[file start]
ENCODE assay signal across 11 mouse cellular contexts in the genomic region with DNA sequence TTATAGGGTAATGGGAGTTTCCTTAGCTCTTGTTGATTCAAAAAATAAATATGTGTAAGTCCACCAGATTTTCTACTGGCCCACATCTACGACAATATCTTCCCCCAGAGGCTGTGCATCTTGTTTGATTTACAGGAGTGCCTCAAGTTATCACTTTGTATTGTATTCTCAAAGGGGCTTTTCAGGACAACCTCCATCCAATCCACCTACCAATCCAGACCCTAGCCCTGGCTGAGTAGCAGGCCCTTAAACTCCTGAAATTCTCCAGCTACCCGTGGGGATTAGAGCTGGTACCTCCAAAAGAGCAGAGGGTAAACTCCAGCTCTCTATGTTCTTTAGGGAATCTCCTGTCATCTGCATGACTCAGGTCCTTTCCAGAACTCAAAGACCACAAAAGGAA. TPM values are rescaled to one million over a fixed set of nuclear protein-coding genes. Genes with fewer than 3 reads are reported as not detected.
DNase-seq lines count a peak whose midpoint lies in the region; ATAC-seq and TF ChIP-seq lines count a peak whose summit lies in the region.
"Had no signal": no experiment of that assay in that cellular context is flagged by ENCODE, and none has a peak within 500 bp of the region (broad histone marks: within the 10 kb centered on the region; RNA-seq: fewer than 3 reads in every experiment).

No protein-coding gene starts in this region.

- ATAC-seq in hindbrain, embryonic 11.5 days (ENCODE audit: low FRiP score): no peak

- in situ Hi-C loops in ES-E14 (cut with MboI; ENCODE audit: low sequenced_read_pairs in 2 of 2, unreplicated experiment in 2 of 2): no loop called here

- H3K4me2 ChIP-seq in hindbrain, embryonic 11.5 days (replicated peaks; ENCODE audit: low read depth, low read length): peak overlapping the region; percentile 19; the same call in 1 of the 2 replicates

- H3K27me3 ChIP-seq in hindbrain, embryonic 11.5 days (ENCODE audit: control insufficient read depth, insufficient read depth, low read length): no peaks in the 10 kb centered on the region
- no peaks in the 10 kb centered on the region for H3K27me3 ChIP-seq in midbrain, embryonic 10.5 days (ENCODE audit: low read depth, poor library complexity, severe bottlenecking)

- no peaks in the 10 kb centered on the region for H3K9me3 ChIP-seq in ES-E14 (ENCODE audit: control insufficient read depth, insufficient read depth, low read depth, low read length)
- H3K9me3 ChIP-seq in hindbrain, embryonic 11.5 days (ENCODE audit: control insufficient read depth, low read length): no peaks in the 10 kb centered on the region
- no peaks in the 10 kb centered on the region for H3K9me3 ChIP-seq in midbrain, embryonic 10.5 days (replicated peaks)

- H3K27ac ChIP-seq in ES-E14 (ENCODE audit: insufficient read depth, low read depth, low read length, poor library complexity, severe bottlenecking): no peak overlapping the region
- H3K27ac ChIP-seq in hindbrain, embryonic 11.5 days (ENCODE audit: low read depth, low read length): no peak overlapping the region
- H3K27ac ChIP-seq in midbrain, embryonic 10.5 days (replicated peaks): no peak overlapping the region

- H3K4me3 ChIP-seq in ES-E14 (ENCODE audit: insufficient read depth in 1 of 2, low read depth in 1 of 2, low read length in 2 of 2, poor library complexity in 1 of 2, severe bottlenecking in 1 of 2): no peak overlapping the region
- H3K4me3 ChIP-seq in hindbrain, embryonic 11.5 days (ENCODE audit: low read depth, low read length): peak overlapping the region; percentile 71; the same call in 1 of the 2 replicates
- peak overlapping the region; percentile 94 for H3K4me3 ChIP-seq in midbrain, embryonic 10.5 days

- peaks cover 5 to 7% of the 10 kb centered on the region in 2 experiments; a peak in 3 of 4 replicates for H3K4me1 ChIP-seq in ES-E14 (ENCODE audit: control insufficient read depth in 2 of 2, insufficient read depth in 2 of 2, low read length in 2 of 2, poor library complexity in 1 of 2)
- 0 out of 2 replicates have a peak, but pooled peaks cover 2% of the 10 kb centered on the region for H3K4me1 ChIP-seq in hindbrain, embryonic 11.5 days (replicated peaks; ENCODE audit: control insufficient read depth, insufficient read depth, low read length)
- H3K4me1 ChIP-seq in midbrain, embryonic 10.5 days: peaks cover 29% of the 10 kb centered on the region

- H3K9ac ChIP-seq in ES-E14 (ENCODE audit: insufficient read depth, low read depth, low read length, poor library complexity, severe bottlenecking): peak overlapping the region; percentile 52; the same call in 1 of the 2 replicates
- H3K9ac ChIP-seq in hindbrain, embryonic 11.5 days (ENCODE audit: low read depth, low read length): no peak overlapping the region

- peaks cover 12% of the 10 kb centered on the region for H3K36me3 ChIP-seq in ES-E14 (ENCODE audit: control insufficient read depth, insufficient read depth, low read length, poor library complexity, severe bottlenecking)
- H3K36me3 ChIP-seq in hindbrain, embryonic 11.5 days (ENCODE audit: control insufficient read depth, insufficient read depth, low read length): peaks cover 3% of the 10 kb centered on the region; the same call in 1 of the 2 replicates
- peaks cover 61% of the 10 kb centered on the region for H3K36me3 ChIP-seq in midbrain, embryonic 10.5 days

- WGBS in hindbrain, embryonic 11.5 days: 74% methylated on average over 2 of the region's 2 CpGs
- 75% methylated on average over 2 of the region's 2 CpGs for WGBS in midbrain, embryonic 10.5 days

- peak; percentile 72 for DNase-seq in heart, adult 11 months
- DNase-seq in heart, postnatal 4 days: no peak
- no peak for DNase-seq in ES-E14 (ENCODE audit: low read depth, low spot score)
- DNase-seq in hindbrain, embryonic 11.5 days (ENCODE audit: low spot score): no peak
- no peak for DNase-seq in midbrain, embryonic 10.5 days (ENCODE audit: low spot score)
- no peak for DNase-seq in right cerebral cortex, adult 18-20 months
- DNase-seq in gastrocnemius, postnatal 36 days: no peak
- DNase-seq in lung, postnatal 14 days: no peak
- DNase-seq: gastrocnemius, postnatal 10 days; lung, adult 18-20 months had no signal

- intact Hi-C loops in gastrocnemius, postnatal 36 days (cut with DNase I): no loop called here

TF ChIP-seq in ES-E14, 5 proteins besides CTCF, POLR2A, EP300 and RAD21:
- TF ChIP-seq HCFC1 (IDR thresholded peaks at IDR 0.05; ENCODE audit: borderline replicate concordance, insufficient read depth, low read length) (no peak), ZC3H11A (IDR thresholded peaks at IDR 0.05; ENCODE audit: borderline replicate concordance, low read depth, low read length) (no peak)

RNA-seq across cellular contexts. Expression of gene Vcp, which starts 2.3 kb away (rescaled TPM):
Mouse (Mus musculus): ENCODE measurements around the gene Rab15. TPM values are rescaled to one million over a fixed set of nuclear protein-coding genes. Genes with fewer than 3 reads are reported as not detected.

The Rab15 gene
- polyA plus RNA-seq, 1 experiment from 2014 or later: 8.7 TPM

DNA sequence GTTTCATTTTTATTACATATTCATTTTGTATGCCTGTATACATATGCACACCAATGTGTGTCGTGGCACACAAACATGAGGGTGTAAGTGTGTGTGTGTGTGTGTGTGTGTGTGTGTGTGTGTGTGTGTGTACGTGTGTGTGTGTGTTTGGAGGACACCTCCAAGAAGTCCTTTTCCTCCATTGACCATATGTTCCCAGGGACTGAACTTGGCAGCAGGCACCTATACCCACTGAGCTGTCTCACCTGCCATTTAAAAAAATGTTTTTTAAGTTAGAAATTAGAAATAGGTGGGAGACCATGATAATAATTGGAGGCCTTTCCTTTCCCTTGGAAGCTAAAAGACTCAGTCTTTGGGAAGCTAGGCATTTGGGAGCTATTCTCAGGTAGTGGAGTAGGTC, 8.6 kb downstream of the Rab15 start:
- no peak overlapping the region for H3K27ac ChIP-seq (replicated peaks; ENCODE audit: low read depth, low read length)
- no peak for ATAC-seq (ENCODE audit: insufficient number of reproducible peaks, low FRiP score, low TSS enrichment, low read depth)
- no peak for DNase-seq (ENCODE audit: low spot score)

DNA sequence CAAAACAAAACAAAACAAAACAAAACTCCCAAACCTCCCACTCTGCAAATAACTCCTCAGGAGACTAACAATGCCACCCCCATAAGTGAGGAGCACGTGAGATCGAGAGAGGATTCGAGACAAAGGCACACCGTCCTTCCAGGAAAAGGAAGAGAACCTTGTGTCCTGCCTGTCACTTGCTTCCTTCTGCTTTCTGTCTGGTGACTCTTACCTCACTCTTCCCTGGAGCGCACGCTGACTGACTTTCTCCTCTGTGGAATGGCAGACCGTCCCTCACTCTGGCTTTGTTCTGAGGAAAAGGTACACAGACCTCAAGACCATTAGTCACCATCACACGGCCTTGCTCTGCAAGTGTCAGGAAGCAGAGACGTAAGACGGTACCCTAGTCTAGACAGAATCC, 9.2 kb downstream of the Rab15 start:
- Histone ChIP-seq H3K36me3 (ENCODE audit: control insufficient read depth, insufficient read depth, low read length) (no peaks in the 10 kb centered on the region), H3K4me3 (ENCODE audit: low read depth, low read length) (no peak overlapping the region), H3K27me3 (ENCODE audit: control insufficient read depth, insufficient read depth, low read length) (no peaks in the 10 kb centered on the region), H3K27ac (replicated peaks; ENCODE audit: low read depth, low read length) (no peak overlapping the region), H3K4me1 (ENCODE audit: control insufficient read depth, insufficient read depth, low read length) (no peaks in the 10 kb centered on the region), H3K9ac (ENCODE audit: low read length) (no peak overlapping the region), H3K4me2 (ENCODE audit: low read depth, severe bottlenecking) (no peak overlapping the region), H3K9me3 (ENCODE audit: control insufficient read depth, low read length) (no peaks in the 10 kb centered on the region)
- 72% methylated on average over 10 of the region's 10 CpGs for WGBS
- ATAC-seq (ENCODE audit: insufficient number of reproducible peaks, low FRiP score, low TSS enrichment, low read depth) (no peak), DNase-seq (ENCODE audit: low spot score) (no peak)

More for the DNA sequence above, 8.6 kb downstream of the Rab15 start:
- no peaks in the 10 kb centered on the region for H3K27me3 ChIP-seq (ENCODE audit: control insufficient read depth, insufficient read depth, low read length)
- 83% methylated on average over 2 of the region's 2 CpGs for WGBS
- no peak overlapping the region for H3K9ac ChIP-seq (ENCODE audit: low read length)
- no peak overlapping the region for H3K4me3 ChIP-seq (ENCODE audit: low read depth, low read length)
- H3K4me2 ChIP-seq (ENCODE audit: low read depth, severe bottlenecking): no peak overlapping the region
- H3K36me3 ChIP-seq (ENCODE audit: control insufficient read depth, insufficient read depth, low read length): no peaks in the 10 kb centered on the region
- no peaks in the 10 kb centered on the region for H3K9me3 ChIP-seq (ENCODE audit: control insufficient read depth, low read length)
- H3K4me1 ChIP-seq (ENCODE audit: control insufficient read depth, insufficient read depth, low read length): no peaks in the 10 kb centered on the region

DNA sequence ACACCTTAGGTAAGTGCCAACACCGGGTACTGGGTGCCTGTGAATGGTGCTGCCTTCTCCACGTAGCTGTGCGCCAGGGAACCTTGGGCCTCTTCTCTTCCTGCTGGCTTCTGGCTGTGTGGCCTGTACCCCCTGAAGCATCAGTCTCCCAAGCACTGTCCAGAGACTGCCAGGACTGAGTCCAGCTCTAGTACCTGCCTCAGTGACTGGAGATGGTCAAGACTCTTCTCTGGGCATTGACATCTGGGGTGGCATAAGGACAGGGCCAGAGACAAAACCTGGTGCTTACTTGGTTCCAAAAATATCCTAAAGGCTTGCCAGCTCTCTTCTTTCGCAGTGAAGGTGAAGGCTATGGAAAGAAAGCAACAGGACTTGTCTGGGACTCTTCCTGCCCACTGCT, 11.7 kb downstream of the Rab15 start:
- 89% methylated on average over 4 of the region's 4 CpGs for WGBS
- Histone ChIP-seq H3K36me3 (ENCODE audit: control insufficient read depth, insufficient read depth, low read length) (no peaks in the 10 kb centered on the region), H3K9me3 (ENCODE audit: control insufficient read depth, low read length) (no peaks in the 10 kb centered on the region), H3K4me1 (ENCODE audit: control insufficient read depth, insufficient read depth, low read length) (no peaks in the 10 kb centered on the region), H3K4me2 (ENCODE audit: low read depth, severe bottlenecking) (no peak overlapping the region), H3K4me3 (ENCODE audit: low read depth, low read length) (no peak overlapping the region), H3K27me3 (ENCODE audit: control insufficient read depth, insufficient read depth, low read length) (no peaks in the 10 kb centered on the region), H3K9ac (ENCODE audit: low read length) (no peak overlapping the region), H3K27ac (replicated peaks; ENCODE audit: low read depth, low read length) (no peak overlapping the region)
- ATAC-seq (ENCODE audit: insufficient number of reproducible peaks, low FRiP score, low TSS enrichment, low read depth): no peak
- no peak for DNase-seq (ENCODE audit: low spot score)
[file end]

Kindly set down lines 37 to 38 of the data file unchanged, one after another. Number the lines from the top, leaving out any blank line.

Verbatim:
- DNase-seq: gastrocnemius, postnatal 10 days; lung, adult 18-20 months had no signal

- intact Hi-C loops in gastrocnemius, postnatal 36 days (cut with DNase I): no loop called here